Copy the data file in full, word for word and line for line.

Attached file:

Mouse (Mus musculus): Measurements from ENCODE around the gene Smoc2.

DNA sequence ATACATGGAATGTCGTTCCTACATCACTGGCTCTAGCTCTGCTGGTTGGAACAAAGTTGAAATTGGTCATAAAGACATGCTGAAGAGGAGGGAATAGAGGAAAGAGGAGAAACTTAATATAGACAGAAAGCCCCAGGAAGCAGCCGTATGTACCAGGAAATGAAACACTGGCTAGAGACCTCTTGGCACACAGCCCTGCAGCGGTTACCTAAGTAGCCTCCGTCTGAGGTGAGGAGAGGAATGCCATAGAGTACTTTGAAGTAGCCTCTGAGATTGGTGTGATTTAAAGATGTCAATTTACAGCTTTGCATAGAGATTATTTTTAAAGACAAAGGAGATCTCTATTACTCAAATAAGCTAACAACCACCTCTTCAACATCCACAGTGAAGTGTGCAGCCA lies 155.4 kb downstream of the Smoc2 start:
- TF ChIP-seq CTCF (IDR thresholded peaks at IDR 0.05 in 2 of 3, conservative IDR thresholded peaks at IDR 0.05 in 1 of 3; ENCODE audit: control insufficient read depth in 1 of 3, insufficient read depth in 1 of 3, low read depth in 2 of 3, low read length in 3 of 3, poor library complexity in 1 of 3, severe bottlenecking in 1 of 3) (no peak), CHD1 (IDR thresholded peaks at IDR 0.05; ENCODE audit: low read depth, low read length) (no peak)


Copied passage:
Mouse (Mus musculus): Measurements from ENCODE around the gene Smoc2.

DNA sequence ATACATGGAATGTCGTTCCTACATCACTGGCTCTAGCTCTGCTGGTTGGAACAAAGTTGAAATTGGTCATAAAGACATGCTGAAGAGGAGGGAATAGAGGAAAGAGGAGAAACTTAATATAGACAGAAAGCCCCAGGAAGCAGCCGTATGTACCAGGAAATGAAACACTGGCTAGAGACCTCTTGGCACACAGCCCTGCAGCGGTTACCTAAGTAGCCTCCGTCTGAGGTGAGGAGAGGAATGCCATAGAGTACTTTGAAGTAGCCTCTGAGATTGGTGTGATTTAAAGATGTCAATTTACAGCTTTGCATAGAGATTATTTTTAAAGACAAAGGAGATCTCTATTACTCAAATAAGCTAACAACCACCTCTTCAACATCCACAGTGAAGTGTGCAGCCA lies 155.4 kb downstream of the Smoc2 start:
- TF ChIP-seq CTCF (IDR thresholded peaks at IDR 0.05 in 2 of 3, conservative IDR thresholded peaks at IDR 0.05 in 1 of 3; ENCODE audit: control insufficient read depth in 1 of 3, insufficient read depth in 1 of 3, low read depth in 2 of 3, low read length in 3 of 3, poor library complexity in 1 of 3, severe bottlenecking in 1 of 3) (no peak), CHD1 (IDR thresholded peaks at IDR 0.05; ENCODE audit: low read depth, low read length) (no peak)